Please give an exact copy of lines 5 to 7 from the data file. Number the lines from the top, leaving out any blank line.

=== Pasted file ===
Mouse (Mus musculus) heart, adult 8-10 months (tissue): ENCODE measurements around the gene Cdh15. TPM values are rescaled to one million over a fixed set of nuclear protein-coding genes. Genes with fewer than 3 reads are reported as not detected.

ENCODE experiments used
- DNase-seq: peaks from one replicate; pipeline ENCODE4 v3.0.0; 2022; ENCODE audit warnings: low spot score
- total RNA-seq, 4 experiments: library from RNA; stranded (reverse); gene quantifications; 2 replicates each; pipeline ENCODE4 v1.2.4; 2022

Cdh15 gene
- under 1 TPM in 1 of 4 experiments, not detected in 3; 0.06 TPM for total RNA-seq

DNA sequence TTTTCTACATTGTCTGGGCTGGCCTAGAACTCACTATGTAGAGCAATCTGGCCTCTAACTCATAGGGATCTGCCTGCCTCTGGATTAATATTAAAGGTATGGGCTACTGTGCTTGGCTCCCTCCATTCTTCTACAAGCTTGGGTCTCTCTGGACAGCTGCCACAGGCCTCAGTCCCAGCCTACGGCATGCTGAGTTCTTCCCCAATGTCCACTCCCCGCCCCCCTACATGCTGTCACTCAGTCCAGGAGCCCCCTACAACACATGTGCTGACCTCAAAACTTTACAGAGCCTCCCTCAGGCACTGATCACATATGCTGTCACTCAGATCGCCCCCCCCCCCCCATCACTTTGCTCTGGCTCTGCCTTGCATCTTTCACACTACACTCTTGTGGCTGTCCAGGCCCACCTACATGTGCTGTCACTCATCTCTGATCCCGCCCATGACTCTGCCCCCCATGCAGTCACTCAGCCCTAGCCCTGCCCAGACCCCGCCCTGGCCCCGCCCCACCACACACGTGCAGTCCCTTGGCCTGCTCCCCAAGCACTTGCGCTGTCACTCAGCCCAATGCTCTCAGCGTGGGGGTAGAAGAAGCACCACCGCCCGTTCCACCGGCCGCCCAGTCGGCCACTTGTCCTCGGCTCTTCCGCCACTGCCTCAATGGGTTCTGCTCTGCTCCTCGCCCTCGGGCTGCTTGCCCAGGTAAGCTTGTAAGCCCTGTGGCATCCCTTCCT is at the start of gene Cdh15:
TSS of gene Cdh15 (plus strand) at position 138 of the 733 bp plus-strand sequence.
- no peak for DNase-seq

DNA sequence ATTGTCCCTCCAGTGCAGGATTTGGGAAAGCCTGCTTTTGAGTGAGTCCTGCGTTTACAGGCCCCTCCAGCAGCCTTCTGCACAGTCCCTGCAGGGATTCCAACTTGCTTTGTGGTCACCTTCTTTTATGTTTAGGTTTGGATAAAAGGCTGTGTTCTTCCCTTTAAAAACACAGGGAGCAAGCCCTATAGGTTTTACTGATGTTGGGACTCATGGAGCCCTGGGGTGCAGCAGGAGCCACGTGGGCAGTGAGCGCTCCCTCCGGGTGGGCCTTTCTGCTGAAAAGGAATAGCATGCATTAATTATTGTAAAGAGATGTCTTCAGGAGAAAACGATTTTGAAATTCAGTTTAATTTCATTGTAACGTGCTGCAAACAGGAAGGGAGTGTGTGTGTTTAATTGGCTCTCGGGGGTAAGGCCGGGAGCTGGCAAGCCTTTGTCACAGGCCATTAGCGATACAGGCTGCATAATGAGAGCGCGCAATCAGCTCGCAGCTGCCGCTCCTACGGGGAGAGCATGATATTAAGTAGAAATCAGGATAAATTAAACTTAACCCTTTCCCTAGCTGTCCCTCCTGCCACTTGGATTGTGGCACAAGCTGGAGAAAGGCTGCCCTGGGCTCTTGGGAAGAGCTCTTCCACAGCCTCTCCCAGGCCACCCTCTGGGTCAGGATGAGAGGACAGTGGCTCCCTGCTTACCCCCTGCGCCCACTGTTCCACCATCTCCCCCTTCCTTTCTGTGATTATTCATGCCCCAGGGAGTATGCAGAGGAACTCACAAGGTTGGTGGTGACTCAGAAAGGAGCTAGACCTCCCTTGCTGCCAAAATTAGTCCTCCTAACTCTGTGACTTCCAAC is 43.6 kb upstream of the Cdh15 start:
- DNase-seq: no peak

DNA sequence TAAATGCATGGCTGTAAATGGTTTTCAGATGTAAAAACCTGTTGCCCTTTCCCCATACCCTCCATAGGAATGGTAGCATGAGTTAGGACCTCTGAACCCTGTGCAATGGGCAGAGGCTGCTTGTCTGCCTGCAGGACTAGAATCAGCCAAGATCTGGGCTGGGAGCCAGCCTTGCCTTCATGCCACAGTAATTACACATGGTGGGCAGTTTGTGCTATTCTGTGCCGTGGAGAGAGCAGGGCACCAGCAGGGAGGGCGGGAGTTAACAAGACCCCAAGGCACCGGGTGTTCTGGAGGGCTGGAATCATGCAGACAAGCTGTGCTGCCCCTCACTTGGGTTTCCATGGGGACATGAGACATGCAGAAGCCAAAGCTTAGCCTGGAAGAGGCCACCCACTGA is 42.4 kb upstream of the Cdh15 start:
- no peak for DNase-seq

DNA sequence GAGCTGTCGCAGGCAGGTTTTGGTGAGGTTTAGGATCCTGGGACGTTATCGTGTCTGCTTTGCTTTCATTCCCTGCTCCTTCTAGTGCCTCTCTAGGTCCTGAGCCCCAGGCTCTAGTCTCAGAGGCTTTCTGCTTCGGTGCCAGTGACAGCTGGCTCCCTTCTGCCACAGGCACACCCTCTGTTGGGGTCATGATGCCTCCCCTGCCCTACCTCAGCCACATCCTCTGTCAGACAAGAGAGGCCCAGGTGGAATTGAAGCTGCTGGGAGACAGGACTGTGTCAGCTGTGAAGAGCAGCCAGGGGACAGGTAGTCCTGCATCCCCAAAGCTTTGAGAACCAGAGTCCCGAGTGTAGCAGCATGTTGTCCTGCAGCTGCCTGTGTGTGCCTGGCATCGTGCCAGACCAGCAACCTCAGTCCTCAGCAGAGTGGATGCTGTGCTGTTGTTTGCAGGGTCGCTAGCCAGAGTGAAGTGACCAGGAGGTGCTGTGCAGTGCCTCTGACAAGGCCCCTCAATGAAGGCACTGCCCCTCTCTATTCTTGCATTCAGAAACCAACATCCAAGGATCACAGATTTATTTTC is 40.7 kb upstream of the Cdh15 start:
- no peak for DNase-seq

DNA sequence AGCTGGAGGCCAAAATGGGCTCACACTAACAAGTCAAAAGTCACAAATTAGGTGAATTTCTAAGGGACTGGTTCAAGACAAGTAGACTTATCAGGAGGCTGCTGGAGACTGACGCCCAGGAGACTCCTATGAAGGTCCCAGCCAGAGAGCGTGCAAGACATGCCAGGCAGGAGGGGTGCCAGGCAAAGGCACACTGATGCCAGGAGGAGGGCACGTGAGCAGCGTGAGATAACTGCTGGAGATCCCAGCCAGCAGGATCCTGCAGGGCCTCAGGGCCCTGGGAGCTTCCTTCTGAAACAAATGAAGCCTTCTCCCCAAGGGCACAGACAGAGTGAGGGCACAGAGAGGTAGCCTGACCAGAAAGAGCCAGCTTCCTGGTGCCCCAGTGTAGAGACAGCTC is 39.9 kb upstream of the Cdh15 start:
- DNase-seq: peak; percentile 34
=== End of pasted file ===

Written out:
Cdh15 gene
- under 1 TPM in 1 of 4 experiments, not detected in 3; 0.06 TPM for total RNA-seq

DNA sequence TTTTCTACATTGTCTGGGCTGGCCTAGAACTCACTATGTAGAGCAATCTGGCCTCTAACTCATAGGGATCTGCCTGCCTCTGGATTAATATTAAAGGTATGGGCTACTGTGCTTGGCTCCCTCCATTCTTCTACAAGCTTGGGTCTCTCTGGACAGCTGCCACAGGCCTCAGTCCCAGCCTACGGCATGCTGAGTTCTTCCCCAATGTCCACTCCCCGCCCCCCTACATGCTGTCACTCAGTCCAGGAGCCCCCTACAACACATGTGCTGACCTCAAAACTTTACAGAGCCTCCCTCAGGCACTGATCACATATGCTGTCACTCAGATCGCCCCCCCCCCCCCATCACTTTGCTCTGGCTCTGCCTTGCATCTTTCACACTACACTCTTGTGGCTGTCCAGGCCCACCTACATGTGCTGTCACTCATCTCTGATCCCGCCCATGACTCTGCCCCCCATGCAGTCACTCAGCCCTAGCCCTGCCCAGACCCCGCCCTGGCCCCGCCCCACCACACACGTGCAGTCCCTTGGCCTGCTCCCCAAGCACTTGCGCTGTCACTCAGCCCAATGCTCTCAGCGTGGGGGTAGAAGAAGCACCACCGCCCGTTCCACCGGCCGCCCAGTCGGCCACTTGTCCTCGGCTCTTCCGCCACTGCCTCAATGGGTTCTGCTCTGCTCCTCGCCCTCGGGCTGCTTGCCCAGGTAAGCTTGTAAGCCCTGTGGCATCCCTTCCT is at the start of gene Cdh15: